The global pandemic has brought about large-scale upheaval in virtually every aspect of our lives, and consumer shopping behaviors are not immune. Even after the virus has gone the way of the 1918 Spanish Flu, it will likely continue to leave a lasting mark on how people purchase goods and services. Take a few minutes to consider the numerous ways COVID-19 has revolutionized shopping.
It has pushed cash transactions further into the background.
Not so long ago, most people paid with a combination of bills and coins. Others laboriously wrote checks as queues of customers waited impatiently in line behind them. A relatively small minority used plastic in the form of credit cards to transact their business.
Even before the coronavirus burst on the scene in early 2020, cash was taking a nosedive in popularity. It was bulky, inconvenient, and insecure. Added to that, a customer could only spend as much money as they happened to have in their pocket. Contrast that with credit and debit cards, which promised faster transactions that were more secure, allowed for easier returns, gave customers the potential to buy as much as their credit limits would allow. Given these advantages, who could blame consumers for putting cash on the back burner?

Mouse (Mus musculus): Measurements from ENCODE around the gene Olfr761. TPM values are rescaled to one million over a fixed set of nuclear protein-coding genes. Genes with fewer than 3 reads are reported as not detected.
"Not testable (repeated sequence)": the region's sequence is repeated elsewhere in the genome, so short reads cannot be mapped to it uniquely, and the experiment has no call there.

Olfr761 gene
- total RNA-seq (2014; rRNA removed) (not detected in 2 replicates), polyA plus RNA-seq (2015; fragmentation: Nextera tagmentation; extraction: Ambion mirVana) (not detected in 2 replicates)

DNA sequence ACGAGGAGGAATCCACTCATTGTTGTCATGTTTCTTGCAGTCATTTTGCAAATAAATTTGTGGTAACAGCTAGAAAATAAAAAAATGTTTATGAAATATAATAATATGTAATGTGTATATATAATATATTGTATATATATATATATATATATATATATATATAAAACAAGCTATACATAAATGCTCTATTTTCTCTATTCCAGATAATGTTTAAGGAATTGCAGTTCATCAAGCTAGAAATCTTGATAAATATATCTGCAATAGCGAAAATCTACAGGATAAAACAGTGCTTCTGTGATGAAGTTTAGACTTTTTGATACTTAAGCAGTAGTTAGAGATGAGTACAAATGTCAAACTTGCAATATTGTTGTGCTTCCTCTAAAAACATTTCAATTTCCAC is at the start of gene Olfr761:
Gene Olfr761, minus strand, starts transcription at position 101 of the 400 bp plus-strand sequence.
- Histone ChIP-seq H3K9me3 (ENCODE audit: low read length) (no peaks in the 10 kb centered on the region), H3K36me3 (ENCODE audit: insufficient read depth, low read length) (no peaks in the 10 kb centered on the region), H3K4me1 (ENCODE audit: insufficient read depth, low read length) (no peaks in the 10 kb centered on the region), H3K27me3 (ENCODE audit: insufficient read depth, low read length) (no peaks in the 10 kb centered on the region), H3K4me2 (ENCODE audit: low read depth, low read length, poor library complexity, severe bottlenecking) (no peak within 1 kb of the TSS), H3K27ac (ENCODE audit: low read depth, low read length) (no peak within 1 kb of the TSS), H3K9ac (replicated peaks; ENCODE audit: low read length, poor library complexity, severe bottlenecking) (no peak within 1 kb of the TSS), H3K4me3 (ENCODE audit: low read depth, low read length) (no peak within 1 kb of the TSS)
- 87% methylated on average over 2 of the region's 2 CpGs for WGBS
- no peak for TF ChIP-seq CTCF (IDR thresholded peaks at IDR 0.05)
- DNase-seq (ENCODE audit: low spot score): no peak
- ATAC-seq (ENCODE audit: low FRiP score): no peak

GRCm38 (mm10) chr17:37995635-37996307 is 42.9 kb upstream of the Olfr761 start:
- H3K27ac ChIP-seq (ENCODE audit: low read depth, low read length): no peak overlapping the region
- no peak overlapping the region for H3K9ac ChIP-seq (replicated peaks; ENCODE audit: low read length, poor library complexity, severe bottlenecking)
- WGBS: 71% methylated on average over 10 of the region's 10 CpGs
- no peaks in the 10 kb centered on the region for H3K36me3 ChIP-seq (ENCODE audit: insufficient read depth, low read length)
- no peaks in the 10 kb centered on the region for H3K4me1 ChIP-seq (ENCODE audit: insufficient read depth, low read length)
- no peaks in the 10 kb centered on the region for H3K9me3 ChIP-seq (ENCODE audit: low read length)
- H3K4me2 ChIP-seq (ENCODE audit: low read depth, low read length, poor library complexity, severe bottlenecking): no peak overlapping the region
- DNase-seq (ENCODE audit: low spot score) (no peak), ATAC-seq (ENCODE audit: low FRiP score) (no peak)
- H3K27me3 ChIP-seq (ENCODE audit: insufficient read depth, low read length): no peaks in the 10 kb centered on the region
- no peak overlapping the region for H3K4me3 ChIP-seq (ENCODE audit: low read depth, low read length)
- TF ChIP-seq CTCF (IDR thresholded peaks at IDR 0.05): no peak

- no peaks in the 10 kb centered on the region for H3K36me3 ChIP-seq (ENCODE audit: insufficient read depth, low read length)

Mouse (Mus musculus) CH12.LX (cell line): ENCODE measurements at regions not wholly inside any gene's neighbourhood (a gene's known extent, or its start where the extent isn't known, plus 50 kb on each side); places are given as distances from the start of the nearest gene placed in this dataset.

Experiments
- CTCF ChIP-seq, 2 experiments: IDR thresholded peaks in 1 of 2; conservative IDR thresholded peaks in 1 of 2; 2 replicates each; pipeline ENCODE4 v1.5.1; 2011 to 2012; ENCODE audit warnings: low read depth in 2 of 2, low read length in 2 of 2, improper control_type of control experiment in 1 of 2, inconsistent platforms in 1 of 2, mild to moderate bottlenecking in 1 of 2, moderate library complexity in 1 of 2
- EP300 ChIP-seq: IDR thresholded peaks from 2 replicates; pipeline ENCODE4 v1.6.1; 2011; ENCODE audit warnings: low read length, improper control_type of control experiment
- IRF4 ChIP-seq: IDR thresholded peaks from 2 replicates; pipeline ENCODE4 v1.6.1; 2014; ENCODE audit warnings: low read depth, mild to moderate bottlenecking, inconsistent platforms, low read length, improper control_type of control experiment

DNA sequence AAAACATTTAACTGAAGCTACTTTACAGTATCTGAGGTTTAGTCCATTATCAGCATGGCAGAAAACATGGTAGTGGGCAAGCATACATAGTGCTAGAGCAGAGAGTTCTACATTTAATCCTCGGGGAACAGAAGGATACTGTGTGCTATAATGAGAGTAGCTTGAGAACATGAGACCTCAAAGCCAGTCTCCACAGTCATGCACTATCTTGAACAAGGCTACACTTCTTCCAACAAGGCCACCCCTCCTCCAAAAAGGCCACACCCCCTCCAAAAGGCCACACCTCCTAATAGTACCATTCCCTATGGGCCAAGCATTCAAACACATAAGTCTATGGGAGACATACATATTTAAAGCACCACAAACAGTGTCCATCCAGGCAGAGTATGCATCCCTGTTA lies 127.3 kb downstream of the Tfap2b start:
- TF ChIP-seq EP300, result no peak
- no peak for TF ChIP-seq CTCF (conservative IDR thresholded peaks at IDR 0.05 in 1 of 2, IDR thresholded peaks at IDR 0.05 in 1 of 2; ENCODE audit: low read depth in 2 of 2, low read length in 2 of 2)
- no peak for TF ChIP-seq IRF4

Then along came COVID-19 with its emphasis on face coverings, sanitation, infection control, and social distancing. Fear of contracting the virus from contaminated surfaces ran high, leaving consumers wary of doing business with stores that did not accept credit cards or process mobile payments. Cash became even more infrequently used given concerns about the spread of the virus, and many people stopped visiting stores altogether.
An upsurge in the popularity of contactless payments.
Smartphones have become so powerful and multifunctional that they literally are pocket computers. So much more than mobile telephones, they act as electronic communications, navigation, and information hubs. In addition, they provide consumers of all technical abilities with easy, contactless, and safe ways to do their shopping.